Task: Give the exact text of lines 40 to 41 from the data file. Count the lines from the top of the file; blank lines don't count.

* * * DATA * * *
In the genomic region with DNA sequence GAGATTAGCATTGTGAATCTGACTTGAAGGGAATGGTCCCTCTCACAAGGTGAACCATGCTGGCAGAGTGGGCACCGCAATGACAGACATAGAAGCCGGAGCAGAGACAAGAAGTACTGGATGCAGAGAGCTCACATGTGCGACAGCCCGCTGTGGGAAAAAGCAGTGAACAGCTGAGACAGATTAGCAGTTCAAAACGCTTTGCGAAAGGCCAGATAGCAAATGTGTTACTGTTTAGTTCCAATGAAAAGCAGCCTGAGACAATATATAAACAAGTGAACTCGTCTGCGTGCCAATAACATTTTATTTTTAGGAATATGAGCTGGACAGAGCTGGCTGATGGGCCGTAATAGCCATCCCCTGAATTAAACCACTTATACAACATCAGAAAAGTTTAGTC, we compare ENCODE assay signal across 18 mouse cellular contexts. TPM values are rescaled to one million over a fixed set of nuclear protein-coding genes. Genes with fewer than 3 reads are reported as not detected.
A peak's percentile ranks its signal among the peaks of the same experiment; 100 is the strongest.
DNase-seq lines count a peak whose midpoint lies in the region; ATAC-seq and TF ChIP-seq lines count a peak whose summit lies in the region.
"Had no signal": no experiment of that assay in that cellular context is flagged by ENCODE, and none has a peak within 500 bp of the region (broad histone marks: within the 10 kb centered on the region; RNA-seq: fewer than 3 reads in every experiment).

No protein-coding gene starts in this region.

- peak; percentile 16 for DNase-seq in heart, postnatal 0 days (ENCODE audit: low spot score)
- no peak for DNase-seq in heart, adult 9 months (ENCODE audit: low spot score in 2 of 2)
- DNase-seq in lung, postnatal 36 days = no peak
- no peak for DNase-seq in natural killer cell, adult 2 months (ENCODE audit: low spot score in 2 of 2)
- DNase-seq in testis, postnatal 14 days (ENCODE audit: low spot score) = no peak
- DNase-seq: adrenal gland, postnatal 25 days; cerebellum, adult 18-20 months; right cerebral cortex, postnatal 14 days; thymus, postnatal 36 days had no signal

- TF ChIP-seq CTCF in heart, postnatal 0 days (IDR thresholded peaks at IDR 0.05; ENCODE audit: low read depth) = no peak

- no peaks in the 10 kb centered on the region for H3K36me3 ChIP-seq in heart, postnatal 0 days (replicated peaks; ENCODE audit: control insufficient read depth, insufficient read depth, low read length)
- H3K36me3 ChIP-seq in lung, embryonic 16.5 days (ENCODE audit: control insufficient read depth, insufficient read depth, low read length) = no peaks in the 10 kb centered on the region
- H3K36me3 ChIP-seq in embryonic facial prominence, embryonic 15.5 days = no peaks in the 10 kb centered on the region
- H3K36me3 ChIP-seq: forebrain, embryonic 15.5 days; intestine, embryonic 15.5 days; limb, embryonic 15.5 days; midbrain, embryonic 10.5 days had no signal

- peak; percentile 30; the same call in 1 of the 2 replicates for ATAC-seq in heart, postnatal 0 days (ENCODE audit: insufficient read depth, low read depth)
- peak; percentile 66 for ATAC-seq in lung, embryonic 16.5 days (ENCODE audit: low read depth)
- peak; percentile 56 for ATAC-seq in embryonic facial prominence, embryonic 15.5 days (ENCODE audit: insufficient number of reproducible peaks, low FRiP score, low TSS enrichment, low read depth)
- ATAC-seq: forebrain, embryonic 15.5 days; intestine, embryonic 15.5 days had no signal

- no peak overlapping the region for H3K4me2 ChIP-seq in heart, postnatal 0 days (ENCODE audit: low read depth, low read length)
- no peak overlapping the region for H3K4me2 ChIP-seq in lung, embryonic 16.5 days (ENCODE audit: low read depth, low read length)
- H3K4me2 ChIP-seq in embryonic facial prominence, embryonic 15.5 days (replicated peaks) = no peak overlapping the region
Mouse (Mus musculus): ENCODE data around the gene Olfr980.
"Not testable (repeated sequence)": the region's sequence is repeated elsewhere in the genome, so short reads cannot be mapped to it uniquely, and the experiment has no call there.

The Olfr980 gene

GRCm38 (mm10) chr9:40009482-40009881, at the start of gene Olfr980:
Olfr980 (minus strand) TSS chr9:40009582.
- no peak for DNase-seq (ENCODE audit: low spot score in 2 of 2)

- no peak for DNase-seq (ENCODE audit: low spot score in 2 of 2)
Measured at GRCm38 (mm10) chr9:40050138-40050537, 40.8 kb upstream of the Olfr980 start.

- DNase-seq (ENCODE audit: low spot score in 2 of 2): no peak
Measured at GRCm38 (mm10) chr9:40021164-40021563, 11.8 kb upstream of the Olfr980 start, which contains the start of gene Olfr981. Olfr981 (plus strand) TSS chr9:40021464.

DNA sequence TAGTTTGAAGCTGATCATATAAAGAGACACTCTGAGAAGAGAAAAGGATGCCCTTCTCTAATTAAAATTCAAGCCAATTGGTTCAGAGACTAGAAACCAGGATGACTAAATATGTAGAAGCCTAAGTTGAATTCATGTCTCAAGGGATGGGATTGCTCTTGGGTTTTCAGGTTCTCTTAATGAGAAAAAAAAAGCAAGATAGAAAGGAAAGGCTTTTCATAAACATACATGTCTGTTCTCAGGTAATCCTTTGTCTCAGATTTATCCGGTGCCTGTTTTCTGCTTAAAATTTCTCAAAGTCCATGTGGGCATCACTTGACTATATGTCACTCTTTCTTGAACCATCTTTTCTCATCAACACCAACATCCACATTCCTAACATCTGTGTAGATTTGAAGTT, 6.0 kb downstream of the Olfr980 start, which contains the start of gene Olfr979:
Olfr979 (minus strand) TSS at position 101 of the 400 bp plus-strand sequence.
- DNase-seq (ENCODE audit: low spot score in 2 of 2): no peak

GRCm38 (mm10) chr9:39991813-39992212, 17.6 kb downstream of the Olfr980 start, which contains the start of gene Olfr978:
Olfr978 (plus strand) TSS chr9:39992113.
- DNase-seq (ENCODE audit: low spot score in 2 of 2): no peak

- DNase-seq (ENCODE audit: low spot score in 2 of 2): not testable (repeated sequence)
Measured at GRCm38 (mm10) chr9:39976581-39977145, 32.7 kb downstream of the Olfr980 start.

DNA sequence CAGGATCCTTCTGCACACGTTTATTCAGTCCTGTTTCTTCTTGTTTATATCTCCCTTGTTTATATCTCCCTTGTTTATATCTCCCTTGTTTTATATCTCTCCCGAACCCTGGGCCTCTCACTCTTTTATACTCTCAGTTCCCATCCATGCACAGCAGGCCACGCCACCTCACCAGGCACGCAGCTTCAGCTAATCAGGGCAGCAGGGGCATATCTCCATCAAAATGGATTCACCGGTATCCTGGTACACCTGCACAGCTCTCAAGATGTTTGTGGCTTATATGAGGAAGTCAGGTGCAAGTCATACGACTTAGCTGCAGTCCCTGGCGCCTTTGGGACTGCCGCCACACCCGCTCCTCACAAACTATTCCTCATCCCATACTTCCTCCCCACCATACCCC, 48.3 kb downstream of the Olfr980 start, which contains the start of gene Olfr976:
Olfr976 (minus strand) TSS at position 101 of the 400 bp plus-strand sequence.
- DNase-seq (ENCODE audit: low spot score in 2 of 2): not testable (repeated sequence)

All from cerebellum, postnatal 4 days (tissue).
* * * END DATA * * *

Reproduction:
- DNase-seq (ENCODE audit: low spot score in 2 of 2): not testable (repeated sequence)
Measured at GRCm38 (mm10) chr9:39976581-39977145, 32.7 kb downstream of the Olfr980 start.